You can’t fight your genetics. You’re the recipient of what your mother and father gave you, for better or worse.
But you don’t have to settle for your genetics either.
Some people have less than ideal genetics when it comes to managing a healthy bodyweight. There’s more than a 75% chance children between 3-10 will be overweight if both parents are obese, and they’ll likely be overweight adults (see study). Those aren’t impossible odds, but they sure do suck. This means if your parents were obese you’re going to, quite possibly, be overweight and will have a tougher time losing weight than someone whose parents weren’t obese.
In this case, the odds are stacked against you, and you have your genetics to thank.
Allow me to tout my genetic advantage in this instance: my genetics are a contributing factor that make staying lean fairly easy. I don’t have to put as much effort into maintaining a lean body, nor must I be as strict with my nutrition, as many women I work with. Don’t hate me, because I had nothing to do with it — blame my mom and dad; it’s their fault. (It’s important to note I follow simple principles to ensure I stay strong and healthy. I eat well and train hard, and do these things consistently.)
Allow me to bring myself down a notch after flaunting my innate lean-maintenance advantage. Know what I’m not genetically inclined for? Big boobs. I know what you’re thinking: I could just buy bigger boobs, thus not settling for my genetics, and you’d be right. But guess what I still can’t get, even with a breast augmentation: cleavage. The way my breasts are mounted on my body, I couldn’t get cleavage even with extra cups sizes piled on.
I could go to the plastic surgeon, order the Dolly Parton Boobie Special, and even though I’d have voluptuous flesh mountains, newly discovered back pain from hauling my new boobie-boulders around, and the occasional black eye from jumping before thinking about the inevitable eye-bashing repercussions, I still wouldn’t have cleavage. This is one, of many things, I’m not genetically inclined for.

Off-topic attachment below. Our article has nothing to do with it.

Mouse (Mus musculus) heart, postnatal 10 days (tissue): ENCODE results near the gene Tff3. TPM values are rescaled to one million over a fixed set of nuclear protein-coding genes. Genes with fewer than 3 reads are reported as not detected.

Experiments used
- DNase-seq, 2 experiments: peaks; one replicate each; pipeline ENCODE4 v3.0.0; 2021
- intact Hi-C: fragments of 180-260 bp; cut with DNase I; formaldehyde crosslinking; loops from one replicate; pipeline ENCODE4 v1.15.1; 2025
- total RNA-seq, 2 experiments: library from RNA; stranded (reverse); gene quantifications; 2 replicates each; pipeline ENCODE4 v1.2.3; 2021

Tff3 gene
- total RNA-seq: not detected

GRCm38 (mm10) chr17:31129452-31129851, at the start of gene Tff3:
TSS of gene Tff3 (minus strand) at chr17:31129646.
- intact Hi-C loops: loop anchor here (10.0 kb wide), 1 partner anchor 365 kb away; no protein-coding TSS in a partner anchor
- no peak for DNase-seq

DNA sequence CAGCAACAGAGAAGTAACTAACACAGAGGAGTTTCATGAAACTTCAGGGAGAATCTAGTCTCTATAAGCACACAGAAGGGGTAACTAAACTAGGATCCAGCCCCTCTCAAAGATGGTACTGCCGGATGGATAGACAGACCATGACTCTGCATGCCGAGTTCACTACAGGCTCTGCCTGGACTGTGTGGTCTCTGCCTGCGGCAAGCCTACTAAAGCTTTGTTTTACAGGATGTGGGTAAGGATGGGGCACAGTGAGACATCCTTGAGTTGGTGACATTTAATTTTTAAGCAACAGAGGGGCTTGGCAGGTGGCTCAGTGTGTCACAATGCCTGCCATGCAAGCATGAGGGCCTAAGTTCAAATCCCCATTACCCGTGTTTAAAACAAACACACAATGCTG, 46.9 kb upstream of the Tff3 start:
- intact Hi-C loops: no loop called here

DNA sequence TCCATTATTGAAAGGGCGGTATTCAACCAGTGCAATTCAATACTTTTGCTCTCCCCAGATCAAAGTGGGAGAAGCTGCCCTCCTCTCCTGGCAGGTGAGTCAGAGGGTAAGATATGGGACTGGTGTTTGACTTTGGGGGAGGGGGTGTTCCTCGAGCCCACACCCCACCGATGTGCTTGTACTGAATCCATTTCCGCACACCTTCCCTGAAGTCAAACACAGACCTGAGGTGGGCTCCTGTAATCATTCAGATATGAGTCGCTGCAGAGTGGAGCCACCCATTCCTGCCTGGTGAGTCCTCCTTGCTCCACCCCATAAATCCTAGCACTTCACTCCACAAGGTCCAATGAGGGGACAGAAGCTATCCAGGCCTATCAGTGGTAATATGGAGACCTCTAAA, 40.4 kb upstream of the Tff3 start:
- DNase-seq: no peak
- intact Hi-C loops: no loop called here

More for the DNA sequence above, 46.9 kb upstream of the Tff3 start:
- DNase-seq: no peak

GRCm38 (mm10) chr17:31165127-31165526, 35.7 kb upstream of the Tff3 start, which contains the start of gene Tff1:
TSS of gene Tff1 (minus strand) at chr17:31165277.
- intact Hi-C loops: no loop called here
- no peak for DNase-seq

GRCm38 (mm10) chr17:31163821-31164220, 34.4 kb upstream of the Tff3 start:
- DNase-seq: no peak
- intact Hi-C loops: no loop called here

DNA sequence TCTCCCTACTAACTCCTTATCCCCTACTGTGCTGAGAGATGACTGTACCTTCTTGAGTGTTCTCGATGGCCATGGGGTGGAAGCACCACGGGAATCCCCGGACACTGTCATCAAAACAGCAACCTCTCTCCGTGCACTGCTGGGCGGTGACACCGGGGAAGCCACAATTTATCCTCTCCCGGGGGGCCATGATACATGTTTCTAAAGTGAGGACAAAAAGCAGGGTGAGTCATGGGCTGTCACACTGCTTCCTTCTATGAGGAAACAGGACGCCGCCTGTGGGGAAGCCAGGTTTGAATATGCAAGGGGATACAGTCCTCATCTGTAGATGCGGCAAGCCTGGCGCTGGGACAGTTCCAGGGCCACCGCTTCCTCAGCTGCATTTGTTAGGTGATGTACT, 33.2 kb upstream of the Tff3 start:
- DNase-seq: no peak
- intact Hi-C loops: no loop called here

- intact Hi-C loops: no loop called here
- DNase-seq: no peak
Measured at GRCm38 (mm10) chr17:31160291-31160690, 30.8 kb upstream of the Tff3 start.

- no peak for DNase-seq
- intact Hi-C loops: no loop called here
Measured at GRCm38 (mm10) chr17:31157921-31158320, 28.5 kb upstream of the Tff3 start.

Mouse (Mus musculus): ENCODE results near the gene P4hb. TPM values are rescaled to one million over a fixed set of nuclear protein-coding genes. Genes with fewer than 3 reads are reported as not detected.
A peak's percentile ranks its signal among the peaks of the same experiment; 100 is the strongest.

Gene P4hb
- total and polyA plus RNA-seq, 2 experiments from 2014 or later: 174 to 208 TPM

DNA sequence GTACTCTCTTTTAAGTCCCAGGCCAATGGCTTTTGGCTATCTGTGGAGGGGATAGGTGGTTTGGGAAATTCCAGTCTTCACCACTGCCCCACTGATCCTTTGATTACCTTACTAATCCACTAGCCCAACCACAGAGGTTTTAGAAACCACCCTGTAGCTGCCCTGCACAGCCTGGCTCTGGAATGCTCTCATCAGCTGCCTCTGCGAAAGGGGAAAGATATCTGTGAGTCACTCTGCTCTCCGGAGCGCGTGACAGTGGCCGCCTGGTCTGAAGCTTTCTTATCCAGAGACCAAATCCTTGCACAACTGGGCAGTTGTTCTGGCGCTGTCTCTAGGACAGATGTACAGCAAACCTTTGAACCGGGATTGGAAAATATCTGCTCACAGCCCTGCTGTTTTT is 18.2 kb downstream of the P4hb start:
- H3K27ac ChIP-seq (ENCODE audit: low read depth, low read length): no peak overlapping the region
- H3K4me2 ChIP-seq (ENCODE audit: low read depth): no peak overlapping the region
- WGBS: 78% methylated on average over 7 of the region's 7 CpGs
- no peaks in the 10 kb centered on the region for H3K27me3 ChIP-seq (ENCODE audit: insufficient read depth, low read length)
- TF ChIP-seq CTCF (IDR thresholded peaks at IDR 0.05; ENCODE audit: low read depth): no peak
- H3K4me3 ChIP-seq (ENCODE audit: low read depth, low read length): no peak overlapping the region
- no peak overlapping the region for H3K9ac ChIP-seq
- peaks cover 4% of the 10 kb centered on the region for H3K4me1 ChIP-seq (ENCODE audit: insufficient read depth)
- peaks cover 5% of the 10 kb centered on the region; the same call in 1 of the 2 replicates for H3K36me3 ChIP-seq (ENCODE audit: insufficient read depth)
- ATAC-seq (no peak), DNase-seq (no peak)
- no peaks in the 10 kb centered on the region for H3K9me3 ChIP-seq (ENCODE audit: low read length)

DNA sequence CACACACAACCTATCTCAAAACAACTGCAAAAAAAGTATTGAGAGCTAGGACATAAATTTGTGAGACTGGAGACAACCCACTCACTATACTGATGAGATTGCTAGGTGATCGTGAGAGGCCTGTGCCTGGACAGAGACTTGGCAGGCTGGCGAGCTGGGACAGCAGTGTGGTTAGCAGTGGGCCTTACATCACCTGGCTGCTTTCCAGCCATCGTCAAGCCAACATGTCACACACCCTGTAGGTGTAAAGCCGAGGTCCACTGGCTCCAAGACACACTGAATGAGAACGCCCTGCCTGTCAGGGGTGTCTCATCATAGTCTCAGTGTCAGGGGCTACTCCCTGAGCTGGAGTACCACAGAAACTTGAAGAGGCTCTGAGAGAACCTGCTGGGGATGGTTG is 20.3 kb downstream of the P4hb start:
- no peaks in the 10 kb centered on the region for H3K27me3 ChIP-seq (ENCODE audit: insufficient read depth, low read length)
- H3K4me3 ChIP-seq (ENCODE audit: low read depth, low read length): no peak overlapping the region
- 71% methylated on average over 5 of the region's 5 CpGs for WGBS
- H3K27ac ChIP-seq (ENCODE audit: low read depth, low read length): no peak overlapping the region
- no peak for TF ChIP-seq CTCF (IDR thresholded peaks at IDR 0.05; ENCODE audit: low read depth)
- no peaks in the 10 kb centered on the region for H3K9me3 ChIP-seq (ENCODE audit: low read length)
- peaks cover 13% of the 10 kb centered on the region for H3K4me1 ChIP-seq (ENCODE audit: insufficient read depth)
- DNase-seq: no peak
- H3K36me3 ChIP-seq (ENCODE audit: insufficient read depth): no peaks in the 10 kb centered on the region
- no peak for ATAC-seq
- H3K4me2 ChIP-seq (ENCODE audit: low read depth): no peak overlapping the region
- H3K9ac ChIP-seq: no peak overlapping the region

My fictitious holy hell these things might smother the dog! ta-tas aside, let’s get back to talking about your genetics. Maybe you have five-star cleavage, but your genetics make losing weight more challenging. So …
Your Genetics Suck. Now, Get Over It.
You may have crappy genetics. Heck, you may wish you had crappy genetics — perhaps yours are extraordinarily crappy.
Telling you to “get over” your less than ideal genetics may be a bit abrasive, but complaining about how piss-poor your genetics are, thus making certain goals more difficult to achieve, accomplishes nothing.
You may be below average when it comes to the ability to lose weight, or even build muscle, get stronger, or display power. Perhaps you’re woefully uncoordinated.
Maybe you’re naturally gifted in the physical realm, but you may not be a quick learner and therefore must study more than some of your classmates; it may take longer to learn skills in general. (This is me: I’m not a “quick learner.”)
You may have something genetically working against you when it comes to physical health, learning ability, personality traits, or anything else. We all have shortcomings of some type sewn into the fiber of our DNA. No one is exempt. If someone claims to be exempt, they’re a liar, and probably an ass-hat.
You Don’t Have to Settle
But the truth remains irrespective of your genetic predisposition — you don’t have to settle. You can improve; you can get stronger; you can thrive; you can learn. Granted, you may have to work harder and possibly find creative ways to achieve similar results compared to other people, but you can make progress.